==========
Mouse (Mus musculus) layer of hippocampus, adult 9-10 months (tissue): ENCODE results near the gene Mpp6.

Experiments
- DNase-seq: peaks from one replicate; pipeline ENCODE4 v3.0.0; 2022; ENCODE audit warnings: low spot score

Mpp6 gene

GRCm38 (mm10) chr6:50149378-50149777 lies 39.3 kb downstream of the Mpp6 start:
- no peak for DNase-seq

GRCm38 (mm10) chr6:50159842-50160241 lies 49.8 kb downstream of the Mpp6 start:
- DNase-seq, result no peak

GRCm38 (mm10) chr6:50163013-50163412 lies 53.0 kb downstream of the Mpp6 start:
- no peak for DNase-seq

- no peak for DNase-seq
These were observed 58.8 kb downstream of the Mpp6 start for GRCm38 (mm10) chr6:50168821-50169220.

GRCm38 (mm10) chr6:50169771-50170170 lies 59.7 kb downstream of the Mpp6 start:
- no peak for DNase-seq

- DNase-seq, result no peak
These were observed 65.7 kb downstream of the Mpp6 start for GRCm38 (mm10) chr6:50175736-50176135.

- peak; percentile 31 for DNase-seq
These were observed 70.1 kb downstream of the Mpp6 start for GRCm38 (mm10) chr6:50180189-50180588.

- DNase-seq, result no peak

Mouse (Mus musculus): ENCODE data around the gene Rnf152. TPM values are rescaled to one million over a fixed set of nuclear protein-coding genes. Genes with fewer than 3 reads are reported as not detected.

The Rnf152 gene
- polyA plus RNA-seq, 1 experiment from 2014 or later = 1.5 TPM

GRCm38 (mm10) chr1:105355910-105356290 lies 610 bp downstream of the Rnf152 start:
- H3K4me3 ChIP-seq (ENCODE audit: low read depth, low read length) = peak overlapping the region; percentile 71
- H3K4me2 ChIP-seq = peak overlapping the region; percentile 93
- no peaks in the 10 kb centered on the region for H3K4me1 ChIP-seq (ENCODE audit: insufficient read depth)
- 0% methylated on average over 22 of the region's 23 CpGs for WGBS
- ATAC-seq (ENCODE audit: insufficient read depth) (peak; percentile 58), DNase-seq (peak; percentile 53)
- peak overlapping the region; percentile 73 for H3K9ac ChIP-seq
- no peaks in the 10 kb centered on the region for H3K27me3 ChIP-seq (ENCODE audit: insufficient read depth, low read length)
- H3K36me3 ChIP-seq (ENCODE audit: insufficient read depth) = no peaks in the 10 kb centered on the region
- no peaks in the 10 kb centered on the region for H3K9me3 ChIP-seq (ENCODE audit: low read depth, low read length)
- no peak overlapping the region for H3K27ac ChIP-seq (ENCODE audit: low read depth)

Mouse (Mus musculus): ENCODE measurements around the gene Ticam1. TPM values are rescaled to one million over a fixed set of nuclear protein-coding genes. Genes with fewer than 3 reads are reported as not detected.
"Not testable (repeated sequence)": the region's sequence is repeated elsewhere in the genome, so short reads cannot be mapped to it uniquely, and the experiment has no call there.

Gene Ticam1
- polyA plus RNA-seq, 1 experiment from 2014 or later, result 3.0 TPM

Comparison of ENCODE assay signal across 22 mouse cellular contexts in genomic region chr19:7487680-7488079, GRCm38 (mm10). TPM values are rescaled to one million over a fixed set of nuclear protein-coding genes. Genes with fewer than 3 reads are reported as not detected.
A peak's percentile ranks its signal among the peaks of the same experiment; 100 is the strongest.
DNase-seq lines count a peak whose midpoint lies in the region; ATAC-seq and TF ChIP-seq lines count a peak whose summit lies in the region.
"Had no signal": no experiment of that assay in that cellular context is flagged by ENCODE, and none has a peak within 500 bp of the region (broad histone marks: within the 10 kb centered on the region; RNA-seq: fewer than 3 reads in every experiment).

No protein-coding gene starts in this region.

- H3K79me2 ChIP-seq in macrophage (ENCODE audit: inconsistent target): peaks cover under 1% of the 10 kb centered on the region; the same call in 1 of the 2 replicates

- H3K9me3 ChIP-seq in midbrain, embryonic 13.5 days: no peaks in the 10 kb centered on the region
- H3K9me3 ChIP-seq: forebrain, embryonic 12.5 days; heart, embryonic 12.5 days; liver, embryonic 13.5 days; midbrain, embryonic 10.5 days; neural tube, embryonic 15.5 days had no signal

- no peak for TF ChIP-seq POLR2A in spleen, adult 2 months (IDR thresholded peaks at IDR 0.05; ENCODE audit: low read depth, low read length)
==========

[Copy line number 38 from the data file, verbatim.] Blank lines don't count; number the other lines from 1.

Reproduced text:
Comparison of ENCODE assay signal across 22 mouse cellular contexts in genomic region chr19:7487680-7488079, GRCm38 (mm10). TPM values are rescaled to one million over a fixed set of nuclear protein-coding genes. Genes with fewer than 3 reads are reported as not detected.